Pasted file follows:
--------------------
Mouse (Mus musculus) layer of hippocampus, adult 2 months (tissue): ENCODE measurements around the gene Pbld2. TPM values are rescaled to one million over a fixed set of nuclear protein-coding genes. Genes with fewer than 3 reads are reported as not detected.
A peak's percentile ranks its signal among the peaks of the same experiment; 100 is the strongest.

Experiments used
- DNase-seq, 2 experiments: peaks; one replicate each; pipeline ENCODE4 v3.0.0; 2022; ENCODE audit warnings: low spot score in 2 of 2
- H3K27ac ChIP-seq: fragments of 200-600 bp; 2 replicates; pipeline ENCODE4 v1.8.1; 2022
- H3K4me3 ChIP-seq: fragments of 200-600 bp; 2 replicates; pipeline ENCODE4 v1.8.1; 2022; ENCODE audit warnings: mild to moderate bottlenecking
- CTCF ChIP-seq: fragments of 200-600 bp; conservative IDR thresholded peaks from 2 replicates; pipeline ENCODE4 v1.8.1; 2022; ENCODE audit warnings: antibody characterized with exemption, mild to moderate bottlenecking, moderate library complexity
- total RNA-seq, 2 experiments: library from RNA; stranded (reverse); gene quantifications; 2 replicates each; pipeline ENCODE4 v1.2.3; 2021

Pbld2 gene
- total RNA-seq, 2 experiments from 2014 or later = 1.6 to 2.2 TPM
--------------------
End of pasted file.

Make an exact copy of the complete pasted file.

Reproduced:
Mouse (Mus musculus) layer of hippocampus, adult 2 months (tissue): ENCODE measurements around the gene Pbld2. TPM values are rescaled to one million over a fixed set of nuclear protein-coding genes. Genes with fewer than 3 reads are reported as not detected.
A peak's percentile ranks its signal among the peaks of the same experiment; 100 is the strongest.

Experiments used
- DNase-seq, 2 experiments: peaks; one replicate each; pipeline ENCODE4 v3.0.0; 2022; ENCODE audit warnings: low spot score in 2 of 2
- H3K27ac ChIP-seq: fragments of 200-600 bp; 2 replicates; pipeline ENCODE4 v1.8.1; 2022
- H3K4me3 ChIP-seq: fragments of 200-600 bp; 2 replicates; pipeline ENCODE4 v1.8.1; 2022; ENCODE audit warnings: mild to moderate bottlenecking
- CTCF ChIP-seq: fragments of 200-600 bp; conservative IDR thresholded peaks from 2 replicates; pipeline ENCODE4 v1.8.1; 2022; ENCODE audit warnings: antibody characterized with exemption, mild to moderate bottlenecking, moderate library complexity
- total RNA-seq, 2 experiments: library from RNA; stranded (reverse); gene quantifications; 2 replicates each; pipeline ENCODE4 v1.2.3; 2021

Pbld2 gene
- total RNA-seq, 2 experiments from 2014 or later = 1.6 to 2.2 TPM